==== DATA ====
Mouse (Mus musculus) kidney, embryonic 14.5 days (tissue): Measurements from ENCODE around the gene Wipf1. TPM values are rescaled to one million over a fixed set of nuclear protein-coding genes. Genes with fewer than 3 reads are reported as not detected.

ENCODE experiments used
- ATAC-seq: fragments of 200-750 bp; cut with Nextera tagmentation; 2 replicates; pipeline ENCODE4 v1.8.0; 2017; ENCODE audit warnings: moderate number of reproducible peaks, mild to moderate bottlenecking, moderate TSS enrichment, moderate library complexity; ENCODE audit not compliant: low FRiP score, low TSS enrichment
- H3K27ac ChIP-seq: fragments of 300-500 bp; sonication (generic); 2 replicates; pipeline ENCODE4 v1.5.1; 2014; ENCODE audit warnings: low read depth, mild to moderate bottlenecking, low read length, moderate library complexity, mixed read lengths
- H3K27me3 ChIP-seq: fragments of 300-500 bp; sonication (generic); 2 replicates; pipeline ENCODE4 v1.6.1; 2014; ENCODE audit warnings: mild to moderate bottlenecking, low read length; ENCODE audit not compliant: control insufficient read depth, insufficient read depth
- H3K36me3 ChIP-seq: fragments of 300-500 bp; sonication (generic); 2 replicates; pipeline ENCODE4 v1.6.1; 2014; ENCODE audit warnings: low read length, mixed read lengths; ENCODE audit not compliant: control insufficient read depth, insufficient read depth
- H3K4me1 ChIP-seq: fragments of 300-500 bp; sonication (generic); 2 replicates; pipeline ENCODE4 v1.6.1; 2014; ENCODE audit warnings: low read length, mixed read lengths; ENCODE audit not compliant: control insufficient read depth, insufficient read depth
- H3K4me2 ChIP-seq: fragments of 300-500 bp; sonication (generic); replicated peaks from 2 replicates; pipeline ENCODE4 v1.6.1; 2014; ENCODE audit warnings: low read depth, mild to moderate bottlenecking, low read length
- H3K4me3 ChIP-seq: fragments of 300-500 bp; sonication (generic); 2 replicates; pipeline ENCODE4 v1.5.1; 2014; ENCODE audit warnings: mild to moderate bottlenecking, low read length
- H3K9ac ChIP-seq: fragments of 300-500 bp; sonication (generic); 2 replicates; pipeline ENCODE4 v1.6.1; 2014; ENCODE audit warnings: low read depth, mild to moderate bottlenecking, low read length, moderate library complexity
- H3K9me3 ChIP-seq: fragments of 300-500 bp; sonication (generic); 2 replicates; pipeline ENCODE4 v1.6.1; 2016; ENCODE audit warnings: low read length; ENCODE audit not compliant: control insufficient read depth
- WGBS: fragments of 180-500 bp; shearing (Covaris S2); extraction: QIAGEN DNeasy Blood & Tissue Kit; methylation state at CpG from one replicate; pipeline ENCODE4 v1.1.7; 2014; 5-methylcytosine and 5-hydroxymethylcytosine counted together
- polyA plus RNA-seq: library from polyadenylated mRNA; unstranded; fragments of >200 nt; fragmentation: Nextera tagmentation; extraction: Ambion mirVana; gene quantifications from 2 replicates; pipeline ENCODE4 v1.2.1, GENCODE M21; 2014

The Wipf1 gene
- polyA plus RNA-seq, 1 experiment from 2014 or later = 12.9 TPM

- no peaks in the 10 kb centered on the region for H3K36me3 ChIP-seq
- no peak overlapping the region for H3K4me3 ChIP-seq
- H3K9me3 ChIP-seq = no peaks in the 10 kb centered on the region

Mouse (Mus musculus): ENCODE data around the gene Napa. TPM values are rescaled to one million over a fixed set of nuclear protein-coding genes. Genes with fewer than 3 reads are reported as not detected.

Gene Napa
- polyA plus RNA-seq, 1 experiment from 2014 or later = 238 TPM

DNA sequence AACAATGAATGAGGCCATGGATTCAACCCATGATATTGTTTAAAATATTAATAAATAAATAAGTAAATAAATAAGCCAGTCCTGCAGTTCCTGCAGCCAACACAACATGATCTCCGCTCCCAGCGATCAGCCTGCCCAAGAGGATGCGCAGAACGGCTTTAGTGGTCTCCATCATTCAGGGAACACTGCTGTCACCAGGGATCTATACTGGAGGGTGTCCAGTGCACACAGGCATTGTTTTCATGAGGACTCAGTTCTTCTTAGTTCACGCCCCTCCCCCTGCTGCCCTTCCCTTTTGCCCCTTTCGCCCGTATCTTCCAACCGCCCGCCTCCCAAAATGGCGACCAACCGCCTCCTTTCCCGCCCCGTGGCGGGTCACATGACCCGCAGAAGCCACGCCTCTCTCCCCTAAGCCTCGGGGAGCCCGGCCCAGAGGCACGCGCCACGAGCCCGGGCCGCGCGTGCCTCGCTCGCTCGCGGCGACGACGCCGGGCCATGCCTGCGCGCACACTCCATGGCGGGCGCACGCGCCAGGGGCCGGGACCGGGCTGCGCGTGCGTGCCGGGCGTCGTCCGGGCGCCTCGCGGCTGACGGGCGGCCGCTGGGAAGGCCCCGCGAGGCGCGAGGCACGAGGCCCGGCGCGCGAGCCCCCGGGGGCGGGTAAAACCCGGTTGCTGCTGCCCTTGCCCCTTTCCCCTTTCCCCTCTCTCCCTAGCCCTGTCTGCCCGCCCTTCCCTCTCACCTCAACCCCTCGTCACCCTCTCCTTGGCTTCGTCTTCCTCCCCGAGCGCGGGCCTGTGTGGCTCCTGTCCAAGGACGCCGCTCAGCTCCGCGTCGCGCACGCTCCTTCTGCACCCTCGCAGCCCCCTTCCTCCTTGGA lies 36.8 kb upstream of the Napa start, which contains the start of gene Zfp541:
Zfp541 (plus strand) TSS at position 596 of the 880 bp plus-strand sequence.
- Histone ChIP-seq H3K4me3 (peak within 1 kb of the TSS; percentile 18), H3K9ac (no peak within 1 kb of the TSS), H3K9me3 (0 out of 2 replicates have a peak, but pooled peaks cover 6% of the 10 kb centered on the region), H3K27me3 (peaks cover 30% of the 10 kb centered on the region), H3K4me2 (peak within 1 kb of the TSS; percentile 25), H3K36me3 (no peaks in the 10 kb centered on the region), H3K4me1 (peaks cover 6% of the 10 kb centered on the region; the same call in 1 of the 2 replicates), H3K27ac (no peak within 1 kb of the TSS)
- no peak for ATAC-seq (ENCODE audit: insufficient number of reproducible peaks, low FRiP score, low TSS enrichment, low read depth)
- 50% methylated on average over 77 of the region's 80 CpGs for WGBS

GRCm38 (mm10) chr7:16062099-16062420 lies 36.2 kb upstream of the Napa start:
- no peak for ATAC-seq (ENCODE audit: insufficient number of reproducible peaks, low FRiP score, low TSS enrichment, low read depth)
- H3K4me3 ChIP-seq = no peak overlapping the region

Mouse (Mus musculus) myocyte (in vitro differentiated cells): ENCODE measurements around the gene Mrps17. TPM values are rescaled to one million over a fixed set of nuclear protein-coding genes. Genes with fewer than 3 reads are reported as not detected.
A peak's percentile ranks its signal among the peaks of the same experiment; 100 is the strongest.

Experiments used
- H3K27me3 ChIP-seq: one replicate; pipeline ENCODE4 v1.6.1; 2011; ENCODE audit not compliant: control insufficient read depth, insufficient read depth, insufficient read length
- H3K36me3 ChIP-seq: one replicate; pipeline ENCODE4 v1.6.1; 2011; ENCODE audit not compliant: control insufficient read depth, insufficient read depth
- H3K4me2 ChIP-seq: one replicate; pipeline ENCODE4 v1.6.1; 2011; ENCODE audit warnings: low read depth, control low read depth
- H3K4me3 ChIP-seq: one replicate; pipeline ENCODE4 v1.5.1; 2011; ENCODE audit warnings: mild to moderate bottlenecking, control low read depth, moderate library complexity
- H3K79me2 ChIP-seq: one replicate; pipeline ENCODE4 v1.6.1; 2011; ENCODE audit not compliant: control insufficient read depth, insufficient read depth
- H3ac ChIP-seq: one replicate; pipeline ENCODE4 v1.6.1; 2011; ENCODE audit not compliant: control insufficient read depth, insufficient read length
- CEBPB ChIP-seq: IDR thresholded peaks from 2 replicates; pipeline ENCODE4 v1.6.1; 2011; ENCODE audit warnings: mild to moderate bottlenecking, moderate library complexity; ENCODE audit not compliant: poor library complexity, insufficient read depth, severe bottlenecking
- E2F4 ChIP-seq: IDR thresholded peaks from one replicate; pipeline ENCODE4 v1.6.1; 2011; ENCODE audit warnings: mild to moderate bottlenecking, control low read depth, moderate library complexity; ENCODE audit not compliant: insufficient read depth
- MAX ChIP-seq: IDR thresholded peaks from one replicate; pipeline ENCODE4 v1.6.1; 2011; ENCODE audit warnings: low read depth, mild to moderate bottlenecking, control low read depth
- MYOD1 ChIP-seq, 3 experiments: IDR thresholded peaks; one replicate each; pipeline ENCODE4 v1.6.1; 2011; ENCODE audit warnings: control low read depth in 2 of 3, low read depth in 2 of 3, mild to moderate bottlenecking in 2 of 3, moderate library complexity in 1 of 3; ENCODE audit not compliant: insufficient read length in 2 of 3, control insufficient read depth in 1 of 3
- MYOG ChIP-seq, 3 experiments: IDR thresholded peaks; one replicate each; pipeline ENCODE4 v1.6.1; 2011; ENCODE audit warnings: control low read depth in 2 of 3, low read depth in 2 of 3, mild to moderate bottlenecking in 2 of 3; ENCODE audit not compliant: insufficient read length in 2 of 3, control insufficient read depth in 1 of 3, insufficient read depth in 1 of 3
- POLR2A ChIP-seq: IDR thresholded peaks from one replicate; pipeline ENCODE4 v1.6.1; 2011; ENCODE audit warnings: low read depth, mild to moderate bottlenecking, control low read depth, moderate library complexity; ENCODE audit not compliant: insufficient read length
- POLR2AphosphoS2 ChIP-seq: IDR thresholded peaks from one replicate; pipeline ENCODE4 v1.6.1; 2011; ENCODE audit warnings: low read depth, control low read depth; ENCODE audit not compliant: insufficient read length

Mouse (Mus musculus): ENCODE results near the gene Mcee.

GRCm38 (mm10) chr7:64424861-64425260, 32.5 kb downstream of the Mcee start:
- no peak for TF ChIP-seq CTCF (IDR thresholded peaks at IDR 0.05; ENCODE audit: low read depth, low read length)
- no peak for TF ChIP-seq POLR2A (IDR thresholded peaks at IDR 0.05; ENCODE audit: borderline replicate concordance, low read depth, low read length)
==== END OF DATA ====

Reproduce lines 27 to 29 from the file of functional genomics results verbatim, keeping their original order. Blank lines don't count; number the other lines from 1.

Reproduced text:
GRCm38 (mm10) chr7:16062099-16062420 lies 36.2 kb upstream of the Napa start:
- no peak for ATAC-seq (ENCODE audit: insufficient number of reproducible peaks, low FRiP score, low TSS enrichment, low read depth)
- H3K4me3 ChIP-seq = no peak overlapping the region